Wilder’s Skeletons

Reviews of Penelope Niven’s new biography of Thornton Wilder have highlighted how little we know of the author’s love life, if he had one at all. Natalie Shapero believes Wilder’s play, Our Town, might reveal something about this “lonesomeness or closeted-ness or asexuality or whatever it was”:

From Emily’s place in the graveyard (an encampment of folding chairs set off to the side of the town), she decides, over the cautionings of the other dead people, to return to the world of the living for one day. She scarcely makes it through breakfast, though, before being unable to press on. It’s too hard for people to “realize life while they live it–every, every minute.” Before she returns to the little dead village of chairs, Emily says goodbye to an enumerated list of what she loves about life. In this monologue, she barely mentions other people. For the most part, she names sensory experiences of the world that we really have alone, interactions between our bodies and the physics around us. She says goodbye to the ticking of clocks, to hot baths, to sunflowers. She says goodbye to sleeping! As distinct from death. As part of what makes us alive. …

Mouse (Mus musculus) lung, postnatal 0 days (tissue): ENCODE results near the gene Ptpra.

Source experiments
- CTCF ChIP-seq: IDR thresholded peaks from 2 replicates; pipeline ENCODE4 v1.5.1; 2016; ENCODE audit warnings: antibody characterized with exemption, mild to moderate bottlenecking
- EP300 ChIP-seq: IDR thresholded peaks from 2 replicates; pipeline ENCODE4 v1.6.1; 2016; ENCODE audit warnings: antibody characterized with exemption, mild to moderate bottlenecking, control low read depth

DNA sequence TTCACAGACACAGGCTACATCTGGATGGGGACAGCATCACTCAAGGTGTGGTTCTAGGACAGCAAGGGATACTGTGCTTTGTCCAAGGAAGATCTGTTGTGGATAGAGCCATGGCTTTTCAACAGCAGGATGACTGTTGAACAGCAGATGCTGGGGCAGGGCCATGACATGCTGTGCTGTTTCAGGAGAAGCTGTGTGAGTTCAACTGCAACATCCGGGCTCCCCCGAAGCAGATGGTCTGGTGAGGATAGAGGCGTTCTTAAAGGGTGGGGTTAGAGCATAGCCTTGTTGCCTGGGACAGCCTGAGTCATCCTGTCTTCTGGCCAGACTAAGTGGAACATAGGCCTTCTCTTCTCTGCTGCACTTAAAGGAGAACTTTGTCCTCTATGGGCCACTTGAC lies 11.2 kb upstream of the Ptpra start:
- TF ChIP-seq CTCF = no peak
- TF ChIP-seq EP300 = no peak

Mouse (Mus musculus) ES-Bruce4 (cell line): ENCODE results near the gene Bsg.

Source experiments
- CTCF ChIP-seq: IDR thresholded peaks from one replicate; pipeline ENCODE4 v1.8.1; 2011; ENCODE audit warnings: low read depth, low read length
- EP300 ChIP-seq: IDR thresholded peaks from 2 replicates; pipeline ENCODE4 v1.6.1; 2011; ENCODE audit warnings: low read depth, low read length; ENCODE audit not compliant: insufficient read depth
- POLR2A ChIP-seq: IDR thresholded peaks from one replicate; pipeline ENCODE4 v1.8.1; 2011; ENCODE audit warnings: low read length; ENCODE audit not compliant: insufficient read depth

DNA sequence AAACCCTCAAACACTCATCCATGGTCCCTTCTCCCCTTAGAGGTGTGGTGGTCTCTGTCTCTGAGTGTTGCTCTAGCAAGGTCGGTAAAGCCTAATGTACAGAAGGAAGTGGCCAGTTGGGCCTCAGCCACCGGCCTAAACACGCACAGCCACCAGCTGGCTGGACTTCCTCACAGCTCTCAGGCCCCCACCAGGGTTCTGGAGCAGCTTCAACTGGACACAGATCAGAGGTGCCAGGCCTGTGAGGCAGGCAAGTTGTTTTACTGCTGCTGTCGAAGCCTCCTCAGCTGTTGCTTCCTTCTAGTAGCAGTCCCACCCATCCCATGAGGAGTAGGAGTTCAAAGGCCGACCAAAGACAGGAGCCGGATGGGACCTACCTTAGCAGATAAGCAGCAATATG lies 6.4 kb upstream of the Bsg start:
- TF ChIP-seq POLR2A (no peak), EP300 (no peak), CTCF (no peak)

It is not someone summing up her life by locating her place in a grand social fabric. It is simply an affirmation of the experience of being a creature, to say that each small sensory moment has a deep meaning unto itself, that our wholly interior responses to the built world are what makes life worth it, even in this fantasy of return.